Since 1995, the member states of the European Union (E.U.) have been legally obliged to reduce biodegradable municipal waste, with a final target of 35% of 1995 levels by 2020 and, in doing so, increase the recycling rate to 50%. In 2015, the E.U. has agreed to aim for a recycling rate of 65% by 2030. For the E.U, and the United Kingdom, the achievement of these targets form part of the policies of the waste hierarchy, the zero waste economy and the circular economy. While it is recognised in the literature that there is a link between these concepts, it is not clear how they are connected and how they can be exploited to change human behaviour. The aim of this thesis is to develop a conceptualisation, using Niklas Luhmann’s systems theory, of the relationship between the waste hierarchy, the zero waste economy and circular economy in terms of the social factors – law, economics, politics, etc. ‐ that influence behaviour. The proposed conceptualisation moves away from the notion of waste as a material substance discarded by human beings into the environment; instead, waste is a shared understanding of the transfer of material substances between human beings. Thus, in my reading of Luhmann’s theory, waste is the unusable by‐product of systems and it can only be made usable by external reference to other systems in the social environment. Therefore, my thesis is that the legal system steers the waste management process by steering itself through its relationship with the environment, with steering mediated by organisations, such as households, courts, government departments, local authorities and businesses. Through an encounter between Luhmann’s theory and Cass Sunstein and Richard Thaler’s libertarian paternalism or nudge theory, I argue that organisational decision‐making creates the context or, in Sunstein and Thaler’s words, choice architecture that nudges human beings towards certain behaviour. In turn, it is the choices made by human beings that influence organisational decision‐making. My thesis is demonstrated using the following minicase studies: (a) the development of international environmental law principles; (b)the definition of “discarding” by the European Court of Justice as distinct from the ordinary understanding of discarding; (c) the provision of household waste collection services in England; and (d) the creation of food waste by retailers and the legal jurisdiction of bin‐diving in the context of freeganism.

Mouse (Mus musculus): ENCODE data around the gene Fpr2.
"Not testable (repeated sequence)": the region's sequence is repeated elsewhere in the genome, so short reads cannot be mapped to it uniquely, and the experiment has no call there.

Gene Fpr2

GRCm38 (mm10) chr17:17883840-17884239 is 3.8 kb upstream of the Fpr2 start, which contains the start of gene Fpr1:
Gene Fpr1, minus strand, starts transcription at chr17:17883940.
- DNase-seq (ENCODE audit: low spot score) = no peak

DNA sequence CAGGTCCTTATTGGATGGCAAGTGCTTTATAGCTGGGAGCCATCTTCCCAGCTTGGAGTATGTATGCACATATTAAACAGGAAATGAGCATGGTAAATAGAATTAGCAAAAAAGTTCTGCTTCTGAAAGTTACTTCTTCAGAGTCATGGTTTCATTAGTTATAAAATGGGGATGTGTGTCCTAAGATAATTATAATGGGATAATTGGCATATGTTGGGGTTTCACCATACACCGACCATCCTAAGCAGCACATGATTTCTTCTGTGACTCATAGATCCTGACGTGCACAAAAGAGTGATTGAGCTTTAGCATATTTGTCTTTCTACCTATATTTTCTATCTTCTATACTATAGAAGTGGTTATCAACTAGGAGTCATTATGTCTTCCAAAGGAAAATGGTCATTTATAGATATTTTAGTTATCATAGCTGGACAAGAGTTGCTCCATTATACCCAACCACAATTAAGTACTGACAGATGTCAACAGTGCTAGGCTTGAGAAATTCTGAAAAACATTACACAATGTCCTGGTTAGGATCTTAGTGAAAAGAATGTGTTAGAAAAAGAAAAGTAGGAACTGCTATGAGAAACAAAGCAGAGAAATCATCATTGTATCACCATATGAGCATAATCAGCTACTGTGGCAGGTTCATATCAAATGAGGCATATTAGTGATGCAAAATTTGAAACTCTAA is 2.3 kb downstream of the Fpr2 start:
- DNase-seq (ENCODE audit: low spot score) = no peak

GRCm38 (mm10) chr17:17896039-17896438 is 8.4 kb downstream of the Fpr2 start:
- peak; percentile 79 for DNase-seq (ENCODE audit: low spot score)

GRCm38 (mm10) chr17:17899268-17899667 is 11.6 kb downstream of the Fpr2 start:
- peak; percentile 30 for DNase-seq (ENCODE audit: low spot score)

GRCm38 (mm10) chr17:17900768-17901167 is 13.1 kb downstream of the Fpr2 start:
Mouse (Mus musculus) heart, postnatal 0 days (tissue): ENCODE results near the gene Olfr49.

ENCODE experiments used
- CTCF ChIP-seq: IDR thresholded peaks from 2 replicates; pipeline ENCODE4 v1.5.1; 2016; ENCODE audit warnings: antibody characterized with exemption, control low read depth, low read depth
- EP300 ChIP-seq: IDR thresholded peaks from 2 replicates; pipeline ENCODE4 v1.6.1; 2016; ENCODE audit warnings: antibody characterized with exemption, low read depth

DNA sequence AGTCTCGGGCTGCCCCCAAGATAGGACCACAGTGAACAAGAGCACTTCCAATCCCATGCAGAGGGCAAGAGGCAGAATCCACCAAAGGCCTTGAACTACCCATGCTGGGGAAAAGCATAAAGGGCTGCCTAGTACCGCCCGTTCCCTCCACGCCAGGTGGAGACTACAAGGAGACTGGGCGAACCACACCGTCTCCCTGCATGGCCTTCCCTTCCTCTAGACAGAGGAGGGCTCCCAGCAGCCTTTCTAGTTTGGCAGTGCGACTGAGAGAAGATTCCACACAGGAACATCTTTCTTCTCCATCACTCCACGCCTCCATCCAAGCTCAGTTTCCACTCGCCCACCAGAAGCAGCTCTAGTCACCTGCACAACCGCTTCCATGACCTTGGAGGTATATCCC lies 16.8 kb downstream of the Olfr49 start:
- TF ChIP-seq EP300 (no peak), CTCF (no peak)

|Keywords||waste management, waste hierarchy, zero waste economy, circular economy, Niklas Luhmann, systems theory, organisation, legal system, Cass Sunstein, Richard Thaler, nudge, libertarian paternalism, discarding, freeganism, international environmental law, food waste, European Court of Justice, household waste, the commons|